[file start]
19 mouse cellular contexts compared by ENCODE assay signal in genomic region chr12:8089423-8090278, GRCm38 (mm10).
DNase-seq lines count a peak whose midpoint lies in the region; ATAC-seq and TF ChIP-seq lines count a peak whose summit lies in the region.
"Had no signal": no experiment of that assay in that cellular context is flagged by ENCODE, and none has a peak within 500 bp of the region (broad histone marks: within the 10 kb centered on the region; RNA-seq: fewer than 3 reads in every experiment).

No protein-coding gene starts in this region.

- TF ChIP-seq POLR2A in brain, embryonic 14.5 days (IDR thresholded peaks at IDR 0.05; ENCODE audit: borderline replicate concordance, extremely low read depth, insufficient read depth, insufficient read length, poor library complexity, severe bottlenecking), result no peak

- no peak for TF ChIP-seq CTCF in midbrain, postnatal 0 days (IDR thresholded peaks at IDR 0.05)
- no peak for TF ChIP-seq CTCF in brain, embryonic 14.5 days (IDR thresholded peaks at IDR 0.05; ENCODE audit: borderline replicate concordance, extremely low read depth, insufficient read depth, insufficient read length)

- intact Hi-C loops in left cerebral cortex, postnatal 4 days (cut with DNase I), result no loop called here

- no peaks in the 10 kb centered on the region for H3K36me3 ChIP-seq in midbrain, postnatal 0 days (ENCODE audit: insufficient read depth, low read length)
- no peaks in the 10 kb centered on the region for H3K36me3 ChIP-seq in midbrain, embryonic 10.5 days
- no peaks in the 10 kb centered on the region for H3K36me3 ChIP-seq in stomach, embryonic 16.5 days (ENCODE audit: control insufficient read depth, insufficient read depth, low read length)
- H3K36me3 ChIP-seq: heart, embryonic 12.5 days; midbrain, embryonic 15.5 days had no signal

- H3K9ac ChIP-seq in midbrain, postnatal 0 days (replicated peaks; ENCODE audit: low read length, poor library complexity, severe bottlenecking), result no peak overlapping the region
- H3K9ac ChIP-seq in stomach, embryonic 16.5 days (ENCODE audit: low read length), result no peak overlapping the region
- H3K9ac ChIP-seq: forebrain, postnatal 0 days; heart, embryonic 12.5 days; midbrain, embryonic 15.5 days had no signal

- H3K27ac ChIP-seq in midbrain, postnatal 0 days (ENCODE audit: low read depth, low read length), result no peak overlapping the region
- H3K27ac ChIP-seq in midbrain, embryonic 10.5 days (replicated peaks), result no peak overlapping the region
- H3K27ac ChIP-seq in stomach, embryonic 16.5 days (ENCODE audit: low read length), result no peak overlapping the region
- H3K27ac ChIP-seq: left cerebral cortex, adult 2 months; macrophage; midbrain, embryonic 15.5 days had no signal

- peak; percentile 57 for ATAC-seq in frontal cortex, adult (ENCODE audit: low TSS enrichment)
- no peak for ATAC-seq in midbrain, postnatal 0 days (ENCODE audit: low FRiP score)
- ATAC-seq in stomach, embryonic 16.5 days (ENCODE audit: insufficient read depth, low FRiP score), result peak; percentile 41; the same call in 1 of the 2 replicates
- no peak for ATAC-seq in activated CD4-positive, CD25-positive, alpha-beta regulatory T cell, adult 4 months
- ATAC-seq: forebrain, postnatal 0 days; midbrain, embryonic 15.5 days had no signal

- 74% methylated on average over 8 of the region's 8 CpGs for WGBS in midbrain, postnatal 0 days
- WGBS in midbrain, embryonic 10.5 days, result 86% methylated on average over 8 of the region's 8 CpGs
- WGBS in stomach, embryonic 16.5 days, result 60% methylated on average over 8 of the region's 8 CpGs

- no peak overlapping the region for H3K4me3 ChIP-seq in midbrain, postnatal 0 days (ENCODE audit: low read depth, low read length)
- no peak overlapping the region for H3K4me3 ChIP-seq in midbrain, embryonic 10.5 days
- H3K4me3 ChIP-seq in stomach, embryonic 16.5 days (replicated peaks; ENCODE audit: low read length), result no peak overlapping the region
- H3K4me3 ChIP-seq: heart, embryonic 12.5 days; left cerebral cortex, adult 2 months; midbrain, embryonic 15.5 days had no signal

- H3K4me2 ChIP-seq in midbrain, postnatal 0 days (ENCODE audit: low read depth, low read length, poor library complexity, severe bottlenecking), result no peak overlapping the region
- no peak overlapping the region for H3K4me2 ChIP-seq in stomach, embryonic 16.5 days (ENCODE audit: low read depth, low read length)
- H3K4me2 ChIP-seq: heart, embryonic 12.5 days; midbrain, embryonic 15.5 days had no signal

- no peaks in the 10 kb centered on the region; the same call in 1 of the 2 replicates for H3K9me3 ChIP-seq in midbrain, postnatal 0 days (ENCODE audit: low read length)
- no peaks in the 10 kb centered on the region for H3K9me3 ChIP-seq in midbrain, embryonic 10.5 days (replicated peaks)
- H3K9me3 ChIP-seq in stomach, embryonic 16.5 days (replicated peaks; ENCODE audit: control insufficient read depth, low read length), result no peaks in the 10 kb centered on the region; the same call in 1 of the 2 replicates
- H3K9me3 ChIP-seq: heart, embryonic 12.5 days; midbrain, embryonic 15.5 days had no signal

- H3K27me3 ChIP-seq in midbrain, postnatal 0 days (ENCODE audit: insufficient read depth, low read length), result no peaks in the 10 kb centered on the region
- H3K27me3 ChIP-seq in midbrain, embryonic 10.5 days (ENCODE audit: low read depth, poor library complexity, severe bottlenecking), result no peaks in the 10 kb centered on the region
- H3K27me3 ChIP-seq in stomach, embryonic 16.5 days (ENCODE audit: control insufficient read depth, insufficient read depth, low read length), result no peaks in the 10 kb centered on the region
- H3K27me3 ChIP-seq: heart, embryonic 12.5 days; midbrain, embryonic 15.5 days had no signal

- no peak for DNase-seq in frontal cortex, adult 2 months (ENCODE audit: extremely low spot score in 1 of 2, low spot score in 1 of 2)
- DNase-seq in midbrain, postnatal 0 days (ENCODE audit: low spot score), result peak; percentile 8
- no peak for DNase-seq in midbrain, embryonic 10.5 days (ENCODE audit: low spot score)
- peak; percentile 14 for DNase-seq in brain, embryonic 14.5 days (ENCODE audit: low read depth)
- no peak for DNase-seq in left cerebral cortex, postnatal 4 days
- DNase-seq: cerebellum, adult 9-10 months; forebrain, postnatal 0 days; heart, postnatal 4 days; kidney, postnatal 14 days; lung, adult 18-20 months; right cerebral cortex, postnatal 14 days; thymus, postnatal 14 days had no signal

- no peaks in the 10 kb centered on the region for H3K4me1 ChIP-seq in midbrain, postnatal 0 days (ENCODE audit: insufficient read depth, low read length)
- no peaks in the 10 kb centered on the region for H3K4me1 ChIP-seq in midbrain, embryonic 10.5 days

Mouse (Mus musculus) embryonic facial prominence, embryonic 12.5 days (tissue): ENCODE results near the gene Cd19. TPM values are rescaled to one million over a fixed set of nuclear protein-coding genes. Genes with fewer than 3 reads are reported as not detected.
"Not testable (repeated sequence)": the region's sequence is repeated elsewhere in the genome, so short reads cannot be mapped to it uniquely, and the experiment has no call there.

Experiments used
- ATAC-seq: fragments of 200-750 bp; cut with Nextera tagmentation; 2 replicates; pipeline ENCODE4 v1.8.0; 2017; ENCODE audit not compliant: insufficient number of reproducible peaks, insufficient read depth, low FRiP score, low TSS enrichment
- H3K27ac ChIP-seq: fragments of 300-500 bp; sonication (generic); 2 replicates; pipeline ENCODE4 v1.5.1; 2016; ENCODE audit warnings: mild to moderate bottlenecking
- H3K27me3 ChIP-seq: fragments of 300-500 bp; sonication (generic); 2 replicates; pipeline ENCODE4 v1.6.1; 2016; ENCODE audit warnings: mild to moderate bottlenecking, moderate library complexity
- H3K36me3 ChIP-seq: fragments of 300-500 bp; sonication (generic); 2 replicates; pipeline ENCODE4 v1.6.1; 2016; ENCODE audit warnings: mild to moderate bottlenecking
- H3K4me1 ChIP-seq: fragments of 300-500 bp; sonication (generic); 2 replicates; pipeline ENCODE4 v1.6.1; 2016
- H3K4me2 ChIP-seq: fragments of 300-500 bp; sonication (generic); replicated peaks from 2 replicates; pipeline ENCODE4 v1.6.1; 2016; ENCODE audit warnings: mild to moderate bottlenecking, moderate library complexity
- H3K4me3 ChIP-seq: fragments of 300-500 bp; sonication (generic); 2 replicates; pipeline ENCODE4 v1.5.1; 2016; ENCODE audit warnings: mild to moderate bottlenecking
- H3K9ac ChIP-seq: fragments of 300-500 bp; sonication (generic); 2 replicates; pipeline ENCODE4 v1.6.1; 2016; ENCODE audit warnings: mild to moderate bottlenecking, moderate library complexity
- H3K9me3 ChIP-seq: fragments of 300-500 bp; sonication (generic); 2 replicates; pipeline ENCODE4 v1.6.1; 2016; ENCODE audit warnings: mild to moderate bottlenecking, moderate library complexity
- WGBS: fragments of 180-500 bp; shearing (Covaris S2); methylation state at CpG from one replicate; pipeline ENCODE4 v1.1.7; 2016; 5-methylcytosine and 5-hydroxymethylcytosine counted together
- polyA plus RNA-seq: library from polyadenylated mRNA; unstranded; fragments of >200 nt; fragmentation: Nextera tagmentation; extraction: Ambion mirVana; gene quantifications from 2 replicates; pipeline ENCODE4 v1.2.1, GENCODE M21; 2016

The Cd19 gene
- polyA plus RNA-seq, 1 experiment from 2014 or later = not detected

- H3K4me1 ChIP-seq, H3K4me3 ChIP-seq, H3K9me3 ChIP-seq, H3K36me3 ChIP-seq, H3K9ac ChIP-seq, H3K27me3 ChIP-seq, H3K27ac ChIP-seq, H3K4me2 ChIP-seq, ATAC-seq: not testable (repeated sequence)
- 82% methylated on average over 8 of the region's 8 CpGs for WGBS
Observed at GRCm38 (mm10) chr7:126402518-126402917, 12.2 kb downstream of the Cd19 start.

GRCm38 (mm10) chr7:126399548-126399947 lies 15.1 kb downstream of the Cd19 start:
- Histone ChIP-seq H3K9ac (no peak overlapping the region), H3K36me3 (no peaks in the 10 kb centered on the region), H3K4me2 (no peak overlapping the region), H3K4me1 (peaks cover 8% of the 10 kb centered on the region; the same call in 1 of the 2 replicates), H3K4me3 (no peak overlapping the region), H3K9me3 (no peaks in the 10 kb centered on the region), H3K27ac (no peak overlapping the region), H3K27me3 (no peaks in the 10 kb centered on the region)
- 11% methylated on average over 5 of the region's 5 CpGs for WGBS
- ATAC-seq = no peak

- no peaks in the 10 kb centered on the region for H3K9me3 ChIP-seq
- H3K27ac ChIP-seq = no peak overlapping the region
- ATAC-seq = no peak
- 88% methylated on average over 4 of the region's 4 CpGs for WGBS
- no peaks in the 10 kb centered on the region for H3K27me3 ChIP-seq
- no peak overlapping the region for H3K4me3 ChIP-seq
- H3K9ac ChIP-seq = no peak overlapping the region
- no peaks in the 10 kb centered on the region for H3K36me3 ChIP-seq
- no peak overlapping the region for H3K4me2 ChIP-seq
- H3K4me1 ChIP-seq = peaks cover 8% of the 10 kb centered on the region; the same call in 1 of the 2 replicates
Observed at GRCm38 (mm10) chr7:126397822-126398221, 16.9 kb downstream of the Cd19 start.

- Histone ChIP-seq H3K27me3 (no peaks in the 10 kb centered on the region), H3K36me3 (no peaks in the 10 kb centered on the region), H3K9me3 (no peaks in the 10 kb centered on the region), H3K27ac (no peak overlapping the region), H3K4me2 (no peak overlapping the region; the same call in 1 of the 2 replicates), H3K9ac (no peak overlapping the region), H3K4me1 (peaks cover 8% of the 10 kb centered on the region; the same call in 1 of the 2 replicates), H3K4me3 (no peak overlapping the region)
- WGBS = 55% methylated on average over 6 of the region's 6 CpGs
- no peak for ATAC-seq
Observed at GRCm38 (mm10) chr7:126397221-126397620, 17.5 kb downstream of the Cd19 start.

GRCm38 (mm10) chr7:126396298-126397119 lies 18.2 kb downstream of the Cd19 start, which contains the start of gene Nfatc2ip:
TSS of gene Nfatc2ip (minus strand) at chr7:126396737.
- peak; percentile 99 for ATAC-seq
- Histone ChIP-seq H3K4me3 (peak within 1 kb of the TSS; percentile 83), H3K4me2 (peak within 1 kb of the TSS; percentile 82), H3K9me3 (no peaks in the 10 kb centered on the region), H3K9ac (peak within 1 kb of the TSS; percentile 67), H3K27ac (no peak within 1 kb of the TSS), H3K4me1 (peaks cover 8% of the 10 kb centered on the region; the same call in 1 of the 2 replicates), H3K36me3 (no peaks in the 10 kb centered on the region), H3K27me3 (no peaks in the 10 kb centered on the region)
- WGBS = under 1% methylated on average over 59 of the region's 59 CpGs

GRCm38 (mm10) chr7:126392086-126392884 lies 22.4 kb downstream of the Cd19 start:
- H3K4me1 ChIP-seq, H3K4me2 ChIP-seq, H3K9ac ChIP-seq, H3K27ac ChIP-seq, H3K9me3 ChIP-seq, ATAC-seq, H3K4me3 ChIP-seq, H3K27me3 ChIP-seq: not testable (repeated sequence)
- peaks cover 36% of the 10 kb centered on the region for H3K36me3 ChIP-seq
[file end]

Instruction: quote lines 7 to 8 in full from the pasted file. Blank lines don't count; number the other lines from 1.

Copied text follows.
- no peak for TF ChIP-seq CTCF in brain, embryonic 14.5 days (IDR thresholded peaks at IDR 0.05; ENCODE audit: borderline replicate concordance, extremely low read depth, insufficient read depth, insufficient read length)

- intact Hi-C loops in left cerebral cortex, postnatal 4 days (cut with DNase I), result no loop called here